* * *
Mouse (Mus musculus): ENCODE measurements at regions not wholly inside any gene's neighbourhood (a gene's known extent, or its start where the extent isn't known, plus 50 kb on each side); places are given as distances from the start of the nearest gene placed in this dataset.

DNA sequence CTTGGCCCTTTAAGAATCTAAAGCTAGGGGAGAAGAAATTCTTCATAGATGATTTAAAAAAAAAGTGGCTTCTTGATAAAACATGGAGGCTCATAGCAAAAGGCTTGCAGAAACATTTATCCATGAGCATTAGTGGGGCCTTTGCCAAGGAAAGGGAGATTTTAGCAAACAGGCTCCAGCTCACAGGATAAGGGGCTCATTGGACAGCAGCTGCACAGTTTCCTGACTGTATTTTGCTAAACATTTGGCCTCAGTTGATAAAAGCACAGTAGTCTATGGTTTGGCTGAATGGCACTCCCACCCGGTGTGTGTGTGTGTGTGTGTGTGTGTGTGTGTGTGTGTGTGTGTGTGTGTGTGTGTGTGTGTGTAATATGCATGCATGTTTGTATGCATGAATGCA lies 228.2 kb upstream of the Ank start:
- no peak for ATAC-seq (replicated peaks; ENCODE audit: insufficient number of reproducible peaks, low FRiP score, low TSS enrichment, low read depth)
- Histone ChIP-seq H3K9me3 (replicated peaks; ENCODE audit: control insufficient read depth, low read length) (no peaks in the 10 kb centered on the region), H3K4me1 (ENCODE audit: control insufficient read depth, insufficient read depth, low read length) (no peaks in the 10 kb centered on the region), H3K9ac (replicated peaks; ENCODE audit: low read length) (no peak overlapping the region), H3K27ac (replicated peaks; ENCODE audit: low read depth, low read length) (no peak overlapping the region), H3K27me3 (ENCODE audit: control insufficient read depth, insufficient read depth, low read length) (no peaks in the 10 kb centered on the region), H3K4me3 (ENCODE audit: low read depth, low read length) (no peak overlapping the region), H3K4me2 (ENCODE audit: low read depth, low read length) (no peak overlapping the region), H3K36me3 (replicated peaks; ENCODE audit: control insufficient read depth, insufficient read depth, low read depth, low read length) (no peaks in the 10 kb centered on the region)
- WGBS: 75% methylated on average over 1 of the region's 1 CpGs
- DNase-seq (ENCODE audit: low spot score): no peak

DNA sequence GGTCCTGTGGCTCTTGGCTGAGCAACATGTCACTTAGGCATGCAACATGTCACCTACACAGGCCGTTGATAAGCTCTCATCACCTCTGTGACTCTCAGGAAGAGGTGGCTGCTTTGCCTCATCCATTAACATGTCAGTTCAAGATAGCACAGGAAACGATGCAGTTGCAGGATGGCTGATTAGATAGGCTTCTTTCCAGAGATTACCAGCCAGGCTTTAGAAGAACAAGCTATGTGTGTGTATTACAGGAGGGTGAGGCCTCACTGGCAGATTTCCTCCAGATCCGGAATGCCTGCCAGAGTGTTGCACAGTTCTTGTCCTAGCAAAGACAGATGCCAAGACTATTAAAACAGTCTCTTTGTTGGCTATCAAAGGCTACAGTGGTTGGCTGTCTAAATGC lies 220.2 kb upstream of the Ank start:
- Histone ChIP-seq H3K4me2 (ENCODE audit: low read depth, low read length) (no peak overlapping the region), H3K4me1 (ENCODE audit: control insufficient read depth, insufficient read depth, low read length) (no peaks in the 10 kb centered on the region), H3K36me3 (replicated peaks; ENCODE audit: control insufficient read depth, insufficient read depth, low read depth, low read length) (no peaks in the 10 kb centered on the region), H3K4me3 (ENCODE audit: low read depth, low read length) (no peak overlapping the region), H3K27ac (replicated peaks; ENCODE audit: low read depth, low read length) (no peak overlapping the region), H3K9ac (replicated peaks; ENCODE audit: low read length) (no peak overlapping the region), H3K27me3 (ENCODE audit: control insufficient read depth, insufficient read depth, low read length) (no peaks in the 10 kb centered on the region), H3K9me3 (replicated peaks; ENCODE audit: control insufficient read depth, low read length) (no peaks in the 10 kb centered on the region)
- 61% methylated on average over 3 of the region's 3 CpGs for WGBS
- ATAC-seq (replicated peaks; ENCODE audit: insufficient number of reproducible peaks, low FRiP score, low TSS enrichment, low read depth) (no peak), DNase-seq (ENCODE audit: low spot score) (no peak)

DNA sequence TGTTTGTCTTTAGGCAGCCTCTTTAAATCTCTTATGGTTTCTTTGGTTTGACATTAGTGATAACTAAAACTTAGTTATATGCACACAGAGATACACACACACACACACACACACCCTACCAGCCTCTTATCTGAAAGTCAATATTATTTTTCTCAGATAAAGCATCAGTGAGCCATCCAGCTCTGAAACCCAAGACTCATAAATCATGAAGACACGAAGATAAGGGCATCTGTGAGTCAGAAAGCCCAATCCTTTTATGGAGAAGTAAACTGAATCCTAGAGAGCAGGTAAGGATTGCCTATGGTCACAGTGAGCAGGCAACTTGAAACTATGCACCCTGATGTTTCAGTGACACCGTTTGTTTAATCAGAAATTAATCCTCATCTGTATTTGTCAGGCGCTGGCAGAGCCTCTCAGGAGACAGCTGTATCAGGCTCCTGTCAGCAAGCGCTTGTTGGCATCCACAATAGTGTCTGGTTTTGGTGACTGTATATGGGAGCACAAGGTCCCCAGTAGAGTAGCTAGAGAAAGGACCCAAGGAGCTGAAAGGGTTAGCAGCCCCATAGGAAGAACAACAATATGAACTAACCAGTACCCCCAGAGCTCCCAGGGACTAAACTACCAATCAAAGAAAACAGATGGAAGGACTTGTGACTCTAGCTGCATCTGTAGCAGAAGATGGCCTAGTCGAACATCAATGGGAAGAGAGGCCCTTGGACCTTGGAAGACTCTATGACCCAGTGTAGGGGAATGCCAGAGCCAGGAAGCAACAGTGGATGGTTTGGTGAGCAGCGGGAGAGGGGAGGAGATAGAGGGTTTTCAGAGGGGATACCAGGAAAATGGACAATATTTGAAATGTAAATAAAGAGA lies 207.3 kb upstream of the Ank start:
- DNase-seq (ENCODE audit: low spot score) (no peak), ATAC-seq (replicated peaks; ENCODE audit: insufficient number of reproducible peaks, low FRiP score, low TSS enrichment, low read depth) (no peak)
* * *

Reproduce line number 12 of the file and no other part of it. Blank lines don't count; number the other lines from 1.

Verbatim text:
- DNase-seq (ENCODE audit: low spot score) (no peak), ATAC-seq (replicated peaks; ENCODE audit: insufficient number of reproducible peaks, low FRiP score, low TSS enrichment, low read depth) (no peak)